You bring up the gross guy coming on to you and being subsequently grossed out. You equate that with arrogance, and there I am going to have to firmly disagree. Your desires are your desires, just as mine are mine, and I do not want people that I do not desire thinking that they have a right to get off with me. I want to stress that word there, RIGHT. An article I read ages ago made the brilliant comment, 'Your rights end where my rights begin,' and that has always stuck with me. The ultimate problem with street harassment is that certain men think that they have a RIGHT to say anything sexual to anyone, and possibly even that they have a RIGHT to a positive response (even when they consistently receive a negative one). I have a right to not be bothered, and no one has a right to infringe on my right to be left alone on the streets.

I want to applaud your courage in being open and honest about your responses to street harassment, as ambivalence is not a generally valued response.

Blame it on the girls

Thanks for this article.

Once again as soon as people bring attention to a wrong committed against women here come other women who have to place blame on the women. Whether or not a woman has low self esteem the man controls what he does or says to her. He's the one that decided to yell out like an idiot in the first place before she has the chance to respond.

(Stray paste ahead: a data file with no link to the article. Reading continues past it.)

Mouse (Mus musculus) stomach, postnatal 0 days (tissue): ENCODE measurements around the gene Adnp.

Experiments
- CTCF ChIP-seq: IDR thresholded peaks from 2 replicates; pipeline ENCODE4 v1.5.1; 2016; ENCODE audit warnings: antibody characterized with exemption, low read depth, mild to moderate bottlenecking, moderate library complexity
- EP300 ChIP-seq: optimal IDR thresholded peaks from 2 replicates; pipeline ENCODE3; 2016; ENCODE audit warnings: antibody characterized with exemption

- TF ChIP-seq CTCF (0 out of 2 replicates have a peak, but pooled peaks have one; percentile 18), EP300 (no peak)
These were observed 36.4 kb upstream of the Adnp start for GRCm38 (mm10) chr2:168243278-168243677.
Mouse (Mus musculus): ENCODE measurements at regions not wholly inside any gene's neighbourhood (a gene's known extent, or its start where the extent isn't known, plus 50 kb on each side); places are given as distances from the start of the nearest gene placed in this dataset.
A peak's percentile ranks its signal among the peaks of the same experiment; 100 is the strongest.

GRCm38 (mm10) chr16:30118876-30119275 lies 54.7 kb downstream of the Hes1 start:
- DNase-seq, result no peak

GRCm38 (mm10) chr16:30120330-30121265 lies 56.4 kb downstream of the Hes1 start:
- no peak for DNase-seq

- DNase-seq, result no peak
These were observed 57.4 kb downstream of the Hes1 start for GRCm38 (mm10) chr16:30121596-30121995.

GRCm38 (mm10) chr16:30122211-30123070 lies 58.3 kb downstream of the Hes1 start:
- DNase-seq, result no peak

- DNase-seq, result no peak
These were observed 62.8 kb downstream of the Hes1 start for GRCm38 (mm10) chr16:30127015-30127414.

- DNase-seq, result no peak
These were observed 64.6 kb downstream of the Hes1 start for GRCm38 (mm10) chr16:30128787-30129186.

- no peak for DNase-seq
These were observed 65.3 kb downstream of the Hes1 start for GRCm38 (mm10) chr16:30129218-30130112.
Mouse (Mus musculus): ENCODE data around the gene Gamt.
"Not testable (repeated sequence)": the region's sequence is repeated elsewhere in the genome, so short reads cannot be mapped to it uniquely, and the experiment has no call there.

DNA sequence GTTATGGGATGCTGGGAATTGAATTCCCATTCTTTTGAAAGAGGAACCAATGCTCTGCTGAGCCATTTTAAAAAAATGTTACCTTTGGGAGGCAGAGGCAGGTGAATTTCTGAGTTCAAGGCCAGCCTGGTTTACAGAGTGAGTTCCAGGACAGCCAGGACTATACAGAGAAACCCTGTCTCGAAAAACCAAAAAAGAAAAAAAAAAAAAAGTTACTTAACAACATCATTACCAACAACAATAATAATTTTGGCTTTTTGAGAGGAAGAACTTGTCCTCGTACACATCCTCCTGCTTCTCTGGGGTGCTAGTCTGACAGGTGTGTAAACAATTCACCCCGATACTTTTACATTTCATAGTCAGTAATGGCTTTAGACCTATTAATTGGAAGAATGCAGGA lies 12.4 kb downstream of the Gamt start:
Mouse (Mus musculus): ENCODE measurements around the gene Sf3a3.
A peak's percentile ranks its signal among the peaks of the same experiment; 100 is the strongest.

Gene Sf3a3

But yes there is DEFINITELY a difference between a compliment and street harrassment.

Speaking from personal experience, I had hella self esteem issues growing up. I'm black, not skinny at all and dark skinned. Pretty much everything about me is what societ says is NOT BEAUTIFUL but I still feel extremely uncomfortable walking in my old neighborhood and hearing guys yell out "Hey sexy chocolate" and "you got a fat @ss" or other derogatory "compliments."

Now if someone stops me to say that I have a beautiful smile I don't consider that street harassment.

I think that men need to be held accountable for the things they do and people especially other women need to stop blaming women. It only serves to keep us oppressed.

I think I'm like some of the

I think I'm like some of the other commenters. I don't see the lines blurred. There have been guys who I have no attraction to who came up to me on the street and served me a compliment or may be ask for my number. And when I decline they walk away, compliment, not harassment. Harassment when they whistle at you, when they look at you up in down, when they follow you after, you've expressed you're not interested. Yell that they want to perform type of sex act with you. When they say something that has an added racial slur to it. I personally don't think the lines blur

Same here. There's never been

Same here. There's never been a question in my mind about what constitutes harassment. When somebody, regardless of how attractive I find them, pays me a genuine compliment with a positive attitude and no entitlement to a positive response (that is, someone who says "You look great today." and smiles and leaves if I don't seem interested), it's obviously a compliment. When somebody makes animal noises in my direction and screams slurs at me when I flip them off or don't respond, that's harassment. When somebody encroaches on my personal space, doesn't let me walk away, or otherwise seems entitled to my time and my positivity, that's harassment.